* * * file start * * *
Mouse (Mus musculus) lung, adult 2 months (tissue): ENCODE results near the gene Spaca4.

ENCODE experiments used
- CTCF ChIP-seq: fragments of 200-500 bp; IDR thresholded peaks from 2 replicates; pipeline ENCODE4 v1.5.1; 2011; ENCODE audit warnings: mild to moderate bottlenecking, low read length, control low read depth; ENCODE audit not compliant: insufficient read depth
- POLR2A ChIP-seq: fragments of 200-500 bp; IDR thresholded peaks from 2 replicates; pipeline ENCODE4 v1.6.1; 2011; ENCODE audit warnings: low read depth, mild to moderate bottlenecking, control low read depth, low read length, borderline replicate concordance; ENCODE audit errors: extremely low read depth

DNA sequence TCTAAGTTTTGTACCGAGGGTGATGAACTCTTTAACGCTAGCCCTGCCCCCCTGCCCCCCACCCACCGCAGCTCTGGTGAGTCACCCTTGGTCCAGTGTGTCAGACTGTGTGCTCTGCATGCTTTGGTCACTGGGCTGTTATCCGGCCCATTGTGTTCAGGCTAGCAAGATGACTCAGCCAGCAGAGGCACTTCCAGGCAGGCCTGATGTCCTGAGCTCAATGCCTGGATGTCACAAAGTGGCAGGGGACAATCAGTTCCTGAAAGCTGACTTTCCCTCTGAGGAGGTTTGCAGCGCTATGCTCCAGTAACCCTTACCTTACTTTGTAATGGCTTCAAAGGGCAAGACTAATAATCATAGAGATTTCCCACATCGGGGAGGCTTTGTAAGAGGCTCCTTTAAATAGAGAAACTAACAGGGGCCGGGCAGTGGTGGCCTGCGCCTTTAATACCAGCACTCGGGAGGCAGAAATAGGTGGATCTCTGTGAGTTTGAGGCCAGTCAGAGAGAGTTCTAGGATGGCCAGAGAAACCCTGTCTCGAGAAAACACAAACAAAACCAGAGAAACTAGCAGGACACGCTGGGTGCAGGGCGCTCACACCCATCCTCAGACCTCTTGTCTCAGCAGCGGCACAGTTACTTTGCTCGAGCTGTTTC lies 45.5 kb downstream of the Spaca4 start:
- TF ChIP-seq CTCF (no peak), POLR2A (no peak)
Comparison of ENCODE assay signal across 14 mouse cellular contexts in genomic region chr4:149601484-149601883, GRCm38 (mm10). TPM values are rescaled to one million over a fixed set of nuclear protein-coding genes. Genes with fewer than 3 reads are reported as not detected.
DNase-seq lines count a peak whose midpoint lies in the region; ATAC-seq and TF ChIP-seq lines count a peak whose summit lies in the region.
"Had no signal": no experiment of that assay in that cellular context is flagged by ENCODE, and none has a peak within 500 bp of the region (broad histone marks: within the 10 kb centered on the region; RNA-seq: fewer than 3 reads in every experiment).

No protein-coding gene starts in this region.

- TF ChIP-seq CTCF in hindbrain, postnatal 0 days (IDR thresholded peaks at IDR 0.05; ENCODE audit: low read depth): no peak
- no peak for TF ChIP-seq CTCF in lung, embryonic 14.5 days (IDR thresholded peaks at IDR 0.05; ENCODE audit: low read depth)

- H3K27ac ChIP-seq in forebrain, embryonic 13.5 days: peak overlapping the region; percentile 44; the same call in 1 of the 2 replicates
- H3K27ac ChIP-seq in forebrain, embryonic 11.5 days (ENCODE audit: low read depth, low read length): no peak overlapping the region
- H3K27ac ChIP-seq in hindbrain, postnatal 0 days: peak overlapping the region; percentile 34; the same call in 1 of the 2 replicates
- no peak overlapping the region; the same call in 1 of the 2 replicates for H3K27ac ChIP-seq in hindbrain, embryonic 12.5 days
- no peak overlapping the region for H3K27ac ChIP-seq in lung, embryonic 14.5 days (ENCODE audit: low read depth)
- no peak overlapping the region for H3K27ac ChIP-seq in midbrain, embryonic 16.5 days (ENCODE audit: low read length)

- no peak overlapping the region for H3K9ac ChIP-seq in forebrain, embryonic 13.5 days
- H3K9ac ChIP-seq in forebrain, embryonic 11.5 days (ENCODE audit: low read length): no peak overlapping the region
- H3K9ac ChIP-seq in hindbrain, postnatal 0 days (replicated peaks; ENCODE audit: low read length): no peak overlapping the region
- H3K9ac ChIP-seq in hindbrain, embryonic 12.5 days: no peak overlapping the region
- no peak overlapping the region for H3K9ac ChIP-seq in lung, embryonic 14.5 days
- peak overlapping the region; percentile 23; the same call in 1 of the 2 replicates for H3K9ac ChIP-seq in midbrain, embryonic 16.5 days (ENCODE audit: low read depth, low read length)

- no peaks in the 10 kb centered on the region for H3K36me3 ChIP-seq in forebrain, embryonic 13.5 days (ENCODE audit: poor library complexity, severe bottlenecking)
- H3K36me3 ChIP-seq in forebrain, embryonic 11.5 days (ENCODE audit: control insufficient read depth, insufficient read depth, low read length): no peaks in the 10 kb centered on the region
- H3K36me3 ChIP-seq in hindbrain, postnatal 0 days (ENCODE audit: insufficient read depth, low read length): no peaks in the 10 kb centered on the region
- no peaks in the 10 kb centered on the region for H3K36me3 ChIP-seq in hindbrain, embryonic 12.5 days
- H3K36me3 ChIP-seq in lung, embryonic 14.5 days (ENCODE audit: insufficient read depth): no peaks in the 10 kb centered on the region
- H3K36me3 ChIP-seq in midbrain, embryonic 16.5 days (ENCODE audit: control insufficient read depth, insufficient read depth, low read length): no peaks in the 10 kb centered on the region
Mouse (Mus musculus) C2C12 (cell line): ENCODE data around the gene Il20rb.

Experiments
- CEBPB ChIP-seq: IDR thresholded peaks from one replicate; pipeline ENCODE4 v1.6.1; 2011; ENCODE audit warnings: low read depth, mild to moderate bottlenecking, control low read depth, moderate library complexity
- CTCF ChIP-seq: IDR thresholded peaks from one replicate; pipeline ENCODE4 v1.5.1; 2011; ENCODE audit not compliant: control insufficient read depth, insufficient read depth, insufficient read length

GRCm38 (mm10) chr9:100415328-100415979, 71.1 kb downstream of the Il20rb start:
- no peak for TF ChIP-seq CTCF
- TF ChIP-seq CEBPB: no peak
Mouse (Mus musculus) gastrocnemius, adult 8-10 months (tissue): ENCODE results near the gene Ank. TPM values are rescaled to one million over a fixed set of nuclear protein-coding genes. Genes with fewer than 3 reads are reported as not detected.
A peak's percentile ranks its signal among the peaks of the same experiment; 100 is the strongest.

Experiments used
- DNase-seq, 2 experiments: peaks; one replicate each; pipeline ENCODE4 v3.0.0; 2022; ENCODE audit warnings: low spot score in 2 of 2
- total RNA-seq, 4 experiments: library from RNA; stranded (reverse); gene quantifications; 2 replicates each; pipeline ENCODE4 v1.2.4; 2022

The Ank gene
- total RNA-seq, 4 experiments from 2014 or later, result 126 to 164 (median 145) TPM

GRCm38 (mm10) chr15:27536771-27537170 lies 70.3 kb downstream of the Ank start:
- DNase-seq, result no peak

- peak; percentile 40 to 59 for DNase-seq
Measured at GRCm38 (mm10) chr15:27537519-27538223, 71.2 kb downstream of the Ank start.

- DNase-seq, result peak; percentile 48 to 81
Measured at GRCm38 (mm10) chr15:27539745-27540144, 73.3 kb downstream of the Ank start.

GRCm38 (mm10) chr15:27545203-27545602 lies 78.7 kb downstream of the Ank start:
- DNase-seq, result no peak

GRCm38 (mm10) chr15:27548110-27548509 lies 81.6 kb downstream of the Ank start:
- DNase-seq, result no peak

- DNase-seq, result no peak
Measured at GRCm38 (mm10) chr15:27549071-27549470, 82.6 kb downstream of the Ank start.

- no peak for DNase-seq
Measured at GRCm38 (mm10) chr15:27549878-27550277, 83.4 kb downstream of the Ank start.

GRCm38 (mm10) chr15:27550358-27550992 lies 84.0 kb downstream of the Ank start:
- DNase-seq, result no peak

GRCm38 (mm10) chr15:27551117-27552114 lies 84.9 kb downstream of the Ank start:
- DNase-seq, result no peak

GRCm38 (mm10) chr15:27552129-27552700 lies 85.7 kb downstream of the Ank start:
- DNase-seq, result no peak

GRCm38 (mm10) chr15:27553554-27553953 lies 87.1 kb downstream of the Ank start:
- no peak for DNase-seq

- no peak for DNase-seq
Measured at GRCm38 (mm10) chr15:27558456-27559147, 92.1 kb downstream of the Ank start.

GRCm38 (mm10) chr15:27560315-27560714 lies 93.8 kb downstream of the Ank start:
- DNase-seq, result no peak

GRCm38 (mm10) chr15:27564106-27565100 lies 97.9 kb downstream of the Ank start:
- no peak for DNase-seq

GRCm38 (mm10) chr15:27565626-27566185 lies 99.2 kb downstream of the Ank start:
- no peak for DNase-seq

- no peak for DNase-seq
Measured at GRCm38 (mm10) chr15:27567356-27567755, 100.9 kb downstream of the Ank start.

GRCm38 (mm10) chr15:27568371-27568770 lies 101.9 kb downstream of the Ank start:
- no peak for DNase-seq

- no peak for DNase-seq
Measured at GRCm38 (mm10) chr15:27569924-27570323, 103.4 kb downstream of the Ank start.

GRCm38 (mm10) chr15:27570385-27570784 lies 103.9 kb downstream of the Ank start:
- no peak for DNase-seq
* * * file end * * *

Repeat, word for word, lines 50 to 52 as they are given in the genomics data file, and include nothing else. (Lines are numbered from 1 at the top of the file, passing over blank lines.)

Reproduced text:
Measured at GRCm38 (mm10) chr15:27539745-27540144, 73.3 kb downstream of the Ank start.

GRCm38 (mm10) chr15:27545203-27545602 lies 78.7 kb downstream of the Ank start:
- DNase-seq, result no peak